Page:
Cruising Around The Corner

The smile’s not fake, but the look of run­ning hard sure is. Glad to be able to ditch that t‑shirt with Angela, I tried to recov­er from fatigue at mile 18, but it was short lived.

I was hav­ing to stop and walk a block or so at every mile at 17, and Angela bust­ed me in a cou­ple of pho­tos com­ing around on to the Boule­vard. I was able to jog a few steps to fake it, but it was more of a joke on me than any­thing else. I was look­ing beat and I felt it. How­ev­er, after run­ning that far, you sure can’t just give up just because you see a pret­ty face cheer­ing just for you. I stopped and stripped my t‑shirt, stretched, and got a pep talk from Angela. We cheered some fel­low run­ners togeth­er before I got back on the road up the Boule­vard. I luck­i­ly grabbed a hand­ful of pret­zels from a guy on the side­lines a cou­ple of blocks away and shoved them in my pock­et. After all the sweet stuff all morn­ing long, some salty pret­zels were a per­fect source of ener­gy. I trudged on for a cou­ple of more miles, final­ly catch­ing up with one of the fel­low team­mates I’d ran with for three miles ear­li­er that morn­ing.

“I had a plan.” Ruben quipped, “But that got dashed today. So I’m just going to walk for a bit here and there. I’ll still get my same medal.”

“Well, if you don’t mind, I’ll just walk some with you.”

…and that’s just what Ruben and I, along with some oth­er train­ing team mem­bers we caught up to along the way, did for the last 10k of the race. Many of the team coach­es were there along the last cou­ple of miles, run­ning along side peo­ple and cheer­ing them on (and cheer­ing them up, in many run­ners cas­es). As tired and lousy as I felt, the last half mile in Rich­mond is real­ly awe­some. You can see the fin­ish line from quite a ways back and it is down Cary Street, which for those who don’t know, is quite a steep hill. I did my best to pick up some speed and fin­ish as best as I could muster (hav­ing long since blown away my hopes of fin­ish­ing under 4:30).

My final time was 4:52:16.

Heading For The Finish Line

Head­ing to the fin­ish line, and home.

I could bare­ly even keep stand­ing after cross­ing the fin­ish line. I found some­one to remove my tim­ing chip, hop­ing I would­n’t ruin their day by vom­it­ing on them. The vol­un­teers at these events are like­ly to be bliss­ful­ly unaware just how quick­ly they could regret their deci­sion to help out. I got my medal placed around my neck and, while very proud of what I had just done, it real­ly hit me all of a sud­den just how dif­fer­ent I felt from the pre­vi­ous two marathons. Rather, how I did­n’t real­ly feel near­ly as much. The first race was filled with a sense of pride of accom­plish­ment that I had real­ly ful­filled a life goal. The sec­ond was a sense of awe and respect for my sur­round­ings, fel­low run­ners, and the Marines putting on the whole affair. I sim­ply did­n’t have the emo­tion­al invest­ment in this race as much as I had pre­vi­ous ones, and that sim­ply can­not be dis­count­ed. You’ll hear it time and time again: run­ning a marathon is a men­tal effort as much as a phys­i­cal one. I sim­ply did­n’t have the desire which gives me those lit­tle adren­a­line rush­es through­out a race that keeps me push­ing on this time. Maybe just as much as the heat affect­ed me, my heart just was­n’t into this one.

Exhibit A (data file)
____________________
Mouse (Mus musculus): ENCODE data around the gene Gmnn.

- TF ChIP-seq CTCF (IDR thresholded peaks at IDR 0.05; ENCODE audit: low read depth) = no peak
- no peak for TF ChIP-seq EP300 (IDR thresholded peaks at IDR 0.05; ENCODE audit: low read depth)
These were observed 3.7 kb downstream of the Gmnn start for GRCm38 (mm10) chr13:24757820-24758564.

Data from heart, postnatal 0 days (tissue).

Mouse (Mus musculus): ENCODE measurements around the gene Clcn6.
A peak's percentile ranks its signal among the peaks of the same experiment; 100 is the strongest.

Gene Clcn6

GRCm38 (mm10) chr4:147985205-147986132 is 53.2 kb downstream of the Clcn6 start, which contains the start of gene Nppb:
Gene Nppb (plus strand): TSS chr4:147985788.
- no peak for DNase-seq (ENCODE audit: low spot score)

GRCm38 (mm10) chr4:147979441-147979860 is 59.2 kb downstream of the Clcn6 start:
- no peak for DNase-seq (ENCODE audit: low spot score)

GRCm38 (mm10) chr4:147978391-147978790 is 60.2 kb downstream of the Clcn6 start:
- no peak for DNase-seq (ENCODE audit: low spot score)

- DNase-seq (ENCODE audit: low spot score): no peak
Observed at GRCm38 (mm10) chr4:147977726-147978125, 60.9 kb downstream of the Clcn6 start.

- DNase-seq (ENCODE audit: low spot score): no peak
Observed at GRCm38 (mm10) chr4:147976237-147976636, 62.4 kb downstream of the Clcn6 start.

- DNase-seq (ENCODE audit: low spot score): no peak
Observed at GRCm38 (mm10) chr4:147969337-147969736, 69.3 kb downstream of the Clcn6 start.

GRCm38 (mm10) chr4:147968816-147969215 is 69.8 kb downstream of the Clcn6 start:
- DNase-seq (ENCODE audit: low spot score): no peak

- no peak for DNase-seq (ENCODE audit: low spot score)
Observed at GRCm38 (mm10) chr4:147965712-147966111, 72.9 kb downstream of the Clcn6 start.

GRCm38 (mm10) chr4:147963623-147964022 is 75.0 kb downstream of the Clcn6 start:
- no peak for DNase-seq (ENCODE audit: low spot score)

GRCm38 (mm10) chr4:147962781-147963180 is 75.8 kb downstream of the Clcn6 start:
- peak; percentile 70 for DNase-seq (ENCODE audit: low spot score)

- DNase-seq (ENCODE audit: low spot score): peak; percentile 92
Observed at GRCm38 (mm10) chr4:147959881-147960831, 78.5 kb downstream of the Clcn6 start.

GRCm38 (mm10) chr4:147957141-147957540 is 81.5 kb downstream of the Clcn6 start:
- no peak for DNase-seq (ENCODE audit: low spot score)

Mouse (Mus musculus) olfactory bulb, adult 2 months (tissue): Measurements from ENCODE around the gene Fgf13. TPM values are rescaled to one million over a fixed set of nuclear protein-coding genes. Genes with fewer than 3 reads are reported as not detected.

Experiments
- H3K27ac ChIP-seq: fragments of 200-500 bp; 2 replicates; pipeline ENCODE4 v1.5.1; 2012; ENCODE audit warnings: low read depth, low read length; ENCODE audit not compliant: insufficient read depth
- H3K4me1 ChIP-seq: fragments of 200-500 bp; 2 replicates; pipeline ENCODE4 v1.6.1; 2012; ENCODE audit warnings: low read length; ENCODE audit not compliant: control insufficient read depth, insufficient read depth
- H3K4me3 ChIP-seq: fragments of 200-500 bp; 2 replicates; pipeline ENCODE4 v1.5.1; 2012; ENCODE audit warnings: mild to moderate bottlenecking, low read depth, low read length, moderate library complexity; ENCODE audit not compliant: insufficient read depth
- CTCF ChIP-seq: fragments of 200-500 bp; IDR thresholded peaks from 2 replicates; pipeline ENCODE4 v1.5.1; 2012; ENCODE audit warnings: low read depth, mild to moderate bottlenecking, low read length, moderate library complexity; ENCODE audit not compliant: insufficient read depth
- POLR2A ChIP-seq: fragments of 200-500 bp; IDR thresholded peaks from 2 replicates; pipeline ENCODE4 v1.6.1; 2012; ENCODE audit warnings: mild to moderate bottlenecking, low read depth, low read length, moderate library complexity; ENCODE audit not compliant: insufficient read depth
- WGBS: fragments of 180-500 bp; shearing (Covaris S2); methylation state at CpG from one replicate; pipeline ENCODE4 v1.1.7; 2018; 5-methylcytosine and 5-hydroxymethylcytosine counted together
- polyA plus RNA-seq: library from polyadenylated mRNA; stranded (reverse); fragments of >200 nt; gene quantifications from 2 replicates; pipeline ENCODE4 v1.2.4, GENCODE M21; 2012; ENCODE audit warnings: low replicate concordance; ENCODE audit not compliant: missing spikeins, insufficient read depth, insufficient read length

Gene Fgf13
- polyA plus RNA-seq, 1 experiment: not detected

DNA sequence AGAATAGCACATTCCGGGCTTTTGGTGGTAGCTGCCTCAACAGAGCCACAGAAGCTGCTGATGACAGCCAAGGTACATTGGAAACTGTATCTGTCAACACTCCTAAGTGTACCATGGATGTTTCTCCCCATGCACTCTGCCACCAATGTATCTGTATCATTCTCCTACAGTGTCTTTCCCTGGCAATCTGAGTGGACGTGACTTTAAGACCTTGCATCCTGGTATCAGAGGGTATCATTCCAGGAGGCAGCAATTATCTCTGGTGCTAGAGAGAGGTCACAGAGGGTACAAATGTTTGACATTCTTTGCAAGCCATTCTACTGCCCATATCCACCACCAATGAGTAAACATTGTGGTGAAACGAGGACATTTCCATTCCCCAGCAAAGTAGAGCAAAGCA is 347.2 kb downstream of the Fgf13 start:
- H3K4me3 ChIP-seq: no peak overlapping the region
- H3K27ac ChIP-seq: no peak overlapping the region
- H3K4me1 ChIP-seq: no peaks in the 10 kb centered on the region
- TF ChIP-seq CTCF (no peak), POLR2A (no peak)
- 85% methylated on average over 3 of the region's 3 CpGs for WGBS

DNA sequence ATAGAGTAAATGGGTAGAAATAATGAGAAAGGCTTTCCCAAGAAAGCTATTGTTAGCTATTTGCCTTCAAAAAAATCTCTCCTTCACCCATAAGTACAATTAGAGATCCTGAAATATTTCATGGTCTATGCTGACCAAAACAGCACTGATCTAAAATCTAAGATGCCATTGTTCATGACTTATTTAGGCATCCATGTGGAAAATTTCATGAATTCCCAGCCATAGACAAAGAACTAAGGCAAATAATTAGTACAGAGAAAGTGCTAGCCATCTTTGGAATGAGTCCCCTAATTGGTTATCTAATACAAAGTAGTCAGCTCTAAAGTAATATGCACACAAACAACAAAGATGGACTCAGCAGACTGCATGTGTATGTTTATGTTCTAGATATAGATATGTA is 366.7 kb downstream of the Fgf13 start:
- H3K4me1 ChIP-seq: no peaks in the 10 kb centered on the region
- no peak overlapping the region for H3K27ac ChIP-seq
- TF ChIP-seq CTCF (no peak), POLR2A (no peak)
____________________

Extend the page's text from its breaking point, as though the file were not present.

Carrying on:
Angela found me at the exit area for run­ners and walked me to get signed out (the train­ing team keeps track of all their run­ners on every run). I grabbed a slice of piz­za and once I got my bag back, changed shirts and shoes. After­wards, it was home for a show­er and a nap with the dogs. Angela took me to get a sports mas­sage that evening and then out for a reward din­ner at a local seafood and steak place. I can’t say that real­ly did any­thing to earn any of that, oth­er than just being bull-head­ed. How­ev­er, it sure did make me feel nice. Hav­ing peo­ple in the city come out and cheer me on was great, but hav­ing Angela around dur­ing and after the race was even bet­ter.

  1. Part of sign­ing up for the Sports­back­ers Marathon Train­ing Team is the entry fee to the Rich­mond Marathon, even if you plan on run­ning a dif­fer­ent race. Lot’s of peo­ple here use the train­ing team to get ready for Chica­go, New York, Marine Corps, and even races as ear­ly in the Fall as San Fran­cis­co. So, even if you don’t run Rich­mond, you can still get a nice, long sleeve t‑shirt, so Angela got hers even though she did­n’t run this one. That smart girl. []
  2. That’s total time for the entire race, or four-and-a-half hours for the entire marathon. That boils down to about a 10:15 minute mile on aver­age. Hope­ful­ly that will give some back­ground on the two dif­fer­ent “pace” mean­ings I use often. []